Black American Music: Past and Present, 2d ed.
The 8 1/2 x 11[inches] size of the text, along with the Africana artwork on the cover, commands attention. Over 125 illustrations and 98 musical examples are interspersed throughout the narrative. Wide margins accommodate selected illustrations and examples. The overall design of the text has been done with care and contributes to its general attractiveness.
Throughout the narrative, music is placed in a socio-cultural context, which includes the author's perspective on how cultural imperialism, particularly in the United States, has exacted a toll on persons of African descent and negatively impacted the culture of the larger society. A minor problem which occurs early on--referring to Africa as a country--detracts from the power of the narrative.
Although Roach recognizes that African American music is a syncretic creation primarily involving African and European roots, she stresses both the importance of the African heritage and how this heritage was the sine qua non of the music. The author's perspective, then, offers a distinct contribution to our understanding about the essence of Africana music. A clear connection is made between the rich heritages enslaved Africans brought to the United States and the evolution of the spirituals from the calls, hollers, shouts, cries, and moans which emanated from the folk heritage to communicate what W. E. B. Du Bois called "the sorrow songs." Roach lays a controversy regarding the origin of the spirituals to rest when she acknowledges the contributions of the larger society and their songs, hymns, and miscellaneous music to the African American spirituals. But she quickly stresses how the impact of Africanisms on this music led to new creations and eventually to the music now known as the spirituals.
The spirituals, in turn, became the wellsprings of the concert music of African American composers such as Margaret Bonds, Undine Moore, Nathaniel Dett, Clarence Cameron White, and many others. In keeping with her stated goals for writing the text, the author focuses on and stresses the importance of African American composers and their music in each of the three major periods in which she organizes the text.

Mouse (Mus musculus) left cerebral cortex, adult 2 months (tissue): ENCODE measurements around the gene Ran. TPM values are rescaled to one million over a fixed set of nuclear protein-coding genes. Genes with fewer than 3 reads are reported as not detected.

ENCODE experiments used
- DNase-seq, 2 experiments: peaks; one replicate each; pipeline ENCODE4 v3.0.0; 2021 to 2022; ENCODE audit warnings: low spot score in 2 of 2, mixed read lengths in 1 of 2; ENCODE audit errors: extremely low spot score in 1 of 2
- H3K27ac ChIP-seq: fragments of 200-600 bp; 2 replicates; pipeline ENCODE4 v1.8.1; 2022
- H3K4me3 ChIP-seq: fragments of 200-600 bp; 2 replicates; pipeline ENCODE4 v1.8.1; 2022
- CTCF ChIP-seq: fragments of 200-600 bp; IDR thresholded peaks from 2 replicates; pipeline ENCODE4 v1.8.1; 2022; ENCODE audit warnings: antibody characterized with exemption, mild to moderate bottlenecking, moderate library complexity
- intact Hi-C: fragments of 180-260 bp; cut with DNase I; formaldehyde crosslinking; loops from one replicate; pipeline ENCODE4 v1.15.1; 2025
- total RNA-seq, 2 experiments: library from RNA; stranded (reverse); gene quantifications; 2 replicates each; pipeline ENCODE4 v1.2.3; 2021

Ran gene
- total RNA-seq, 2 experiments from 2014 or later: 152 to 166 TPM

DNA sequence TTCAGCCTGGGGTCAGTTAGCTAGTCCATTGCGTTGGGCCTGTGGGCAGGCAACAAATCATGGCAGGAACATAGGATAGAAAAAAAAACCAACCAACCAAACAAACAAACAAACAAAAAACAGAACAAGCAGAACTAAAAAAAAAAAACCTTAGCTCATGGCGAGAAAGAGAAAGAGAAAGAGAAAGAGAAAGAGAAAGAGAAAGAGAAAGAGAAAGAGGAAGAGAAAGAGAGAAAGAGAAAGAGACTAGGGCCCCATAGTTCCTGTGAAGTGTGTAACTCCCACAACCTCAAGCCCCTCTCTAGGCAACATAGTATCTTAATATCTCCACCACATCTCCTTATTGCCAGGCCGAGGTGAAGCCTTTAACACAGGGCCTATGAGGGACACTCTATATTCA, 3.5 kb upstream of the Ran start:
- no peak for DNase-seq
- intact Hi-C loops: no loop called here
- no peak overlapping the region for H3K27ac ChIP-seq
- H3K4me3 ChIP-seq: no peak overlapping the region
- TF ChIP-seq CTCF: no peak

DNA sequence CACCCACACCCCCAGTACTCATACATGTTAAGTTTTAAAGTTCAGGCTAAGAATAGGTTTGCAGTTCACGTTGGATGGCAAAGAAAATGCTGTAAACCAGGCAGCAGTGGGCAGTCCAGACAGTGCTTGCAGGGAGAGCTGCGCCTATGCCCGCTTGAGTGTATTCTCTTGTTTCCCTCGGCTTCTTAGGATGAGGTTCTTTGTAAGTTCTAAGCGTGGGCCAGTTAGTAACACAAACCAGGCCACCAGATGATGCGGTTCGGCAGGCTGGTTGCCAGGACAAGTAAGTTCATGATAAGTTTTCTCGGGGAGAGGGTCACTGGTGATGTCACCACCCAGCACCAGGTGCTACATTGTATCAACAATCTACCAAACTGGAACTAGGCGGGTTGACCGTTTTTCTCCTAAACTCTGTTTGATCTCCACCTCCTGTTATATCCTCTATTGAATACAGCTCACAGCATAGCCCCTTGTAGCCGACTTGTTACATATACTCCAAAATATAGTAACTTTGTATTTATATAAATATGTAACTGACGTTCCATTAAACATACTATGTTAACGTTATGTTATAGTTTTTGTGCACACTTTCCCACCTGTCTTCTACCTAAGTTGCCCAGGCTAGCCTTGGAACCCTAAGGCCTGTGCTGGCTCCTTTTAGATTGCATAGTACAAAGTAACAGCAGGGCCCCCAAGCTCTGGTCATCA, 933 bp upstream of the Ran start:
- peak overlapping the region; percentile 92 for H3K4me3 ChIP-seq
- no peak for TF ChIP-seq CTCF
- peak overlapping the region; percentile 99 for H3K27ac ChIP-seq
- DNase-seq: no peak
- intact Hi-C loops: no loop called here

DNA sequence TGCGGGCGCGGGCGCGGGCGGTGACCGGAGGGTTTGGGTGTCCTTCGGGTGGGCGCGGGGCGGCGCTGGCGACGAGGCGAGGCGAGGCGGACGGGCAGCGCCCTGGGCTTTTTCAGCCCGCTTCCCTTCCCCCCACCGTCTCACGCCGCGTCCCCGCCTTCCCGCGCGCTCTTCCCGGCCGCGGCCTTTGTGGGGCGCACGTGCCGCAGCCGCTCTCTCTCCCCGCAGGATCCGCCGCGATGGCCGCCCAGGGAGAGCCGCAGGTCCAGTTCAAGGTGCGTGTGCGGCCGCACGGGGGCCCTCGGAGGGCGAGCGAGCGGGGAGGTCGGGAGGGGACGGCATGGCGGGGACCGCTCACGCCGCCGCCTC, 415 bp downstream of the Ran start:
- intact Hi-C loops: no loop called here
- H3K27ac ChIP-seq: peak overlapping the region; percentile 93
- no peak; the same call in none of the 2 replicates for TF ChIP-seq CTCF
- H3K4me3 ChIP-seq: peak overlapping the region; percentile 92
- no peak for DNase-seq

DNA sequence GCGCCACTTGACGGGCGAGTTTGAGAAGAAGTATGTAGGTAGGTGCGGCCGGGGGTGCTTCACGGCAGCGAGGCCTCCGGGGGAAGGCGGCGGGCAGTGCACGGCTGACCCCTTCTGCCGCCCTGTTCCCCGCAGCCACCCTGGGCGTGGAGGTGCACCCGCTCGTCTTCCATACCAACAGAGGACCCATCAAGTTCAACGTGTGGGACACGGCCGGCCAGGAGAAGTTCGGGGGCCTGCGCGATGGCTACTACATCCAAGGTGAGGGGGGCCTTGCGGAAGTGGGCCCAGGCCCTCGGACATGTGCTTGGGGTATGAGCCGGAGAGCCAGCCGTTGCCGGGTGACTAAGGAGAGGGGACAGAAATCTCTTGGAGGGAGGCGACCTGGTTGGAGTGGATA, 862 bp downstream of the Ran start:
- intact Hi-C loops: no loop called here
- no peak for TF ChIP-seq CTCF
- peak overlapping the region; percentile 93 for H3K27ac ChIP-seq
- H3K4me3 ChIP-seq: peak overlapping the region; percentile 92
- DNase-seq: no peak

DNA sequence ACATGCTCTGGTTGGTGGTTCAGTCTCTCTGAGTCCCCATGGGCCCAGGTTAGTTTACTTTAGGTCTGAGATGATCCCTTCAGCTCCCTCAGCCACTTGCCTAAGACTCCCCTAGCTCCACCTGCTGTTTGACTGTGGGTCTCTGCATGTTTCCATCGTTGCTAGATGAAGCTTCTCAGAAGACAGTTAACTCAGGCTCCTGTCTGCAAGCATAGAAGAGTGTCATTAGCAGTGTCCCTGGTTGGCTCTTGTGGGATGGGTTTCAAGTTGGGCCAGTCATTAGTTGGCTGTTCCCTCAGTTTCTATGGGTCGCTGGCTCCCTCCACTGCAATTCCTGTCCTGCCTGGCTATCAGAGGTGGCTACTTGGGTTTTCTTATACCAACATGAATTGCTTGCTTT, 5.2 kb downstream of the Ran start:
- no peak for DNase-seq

Part One begins in 1619 and extends to the 1870s. "The Awakening," or Part Two, includes the developments of the 1880s to the 1950s, while the last period covers the 1950s to the 1990s. As a caveat, the Coda or Part Four of the text departs from the periodicity schema and focuses on the Pan-African axis which the author entitles "Restoration and Reviviscence." Periodicity is a logical organizational device, for African American music developed chronologically. As musical events unfold, one can clearly see cause-and-effect relationships between subsequent developments.
African American music's debt to minstrelsy is acknowledged in Chapter VII. Much of this nation's vaudeville and popular entertainment developments are inextricably bound to this tradition. Despite minstrelsy's role in the historic negative stereotyping of African Americans through the media of popular culture, it has been a major contributor to the legacy of other music genres. The African heritage, the folk tradition, and minstrelsy led directly into jazz and what the author calls its allied forms, such as blues, rhythm and blues, gospel, and rock. Three very concise chapters are devoted to jazz and its allied forms. Essential background information is offered to introduce jazz to readers who may lack a general knowledge of the artform. Definitions, history, evolution, and a listing of selected composers and compositions which were influenced by jazz all coalesce to relate jazz to what Roach calls art music.
Selected composers of jazz and its allied forms are identified and discussed according to their particular musical contributions within the era in which they were active. This enables readers to understand the music's evolution from a long line of creative individuals who continued to build forms on the shoulders of their predecessors. Scores of jazz musicians are mentioned, but very little information is provided about them. Readers will need to do independent reading to fill in the lacunae. While it is important to shed light on the African American men and women who have written or arranged jazz, it is equally important to stress the importance of jazz improvisationalists. Louis Armstrong, Charlie Parker, Coleman Hawkins, Mary Lou Williams, Sarah Vaughn, Gene Ammons, John Coltrane, Billie Holiday, and Ella Fitzgerald are known as jazz super stars primarily because of their stylistic improvisations and creativity more so than because of their written compositions. The author acknowledges the role of the aural/oral tradition in the development and perpetuation of jazz but places more stress on the contributions of those who have composed the music. Several jazz compositions were written on paper only after becoming extant through "head ar- rangements" or aural/oral creative methodologies. The Count Basie band in particular had several pieces in its book which were originally the result of head arrangements.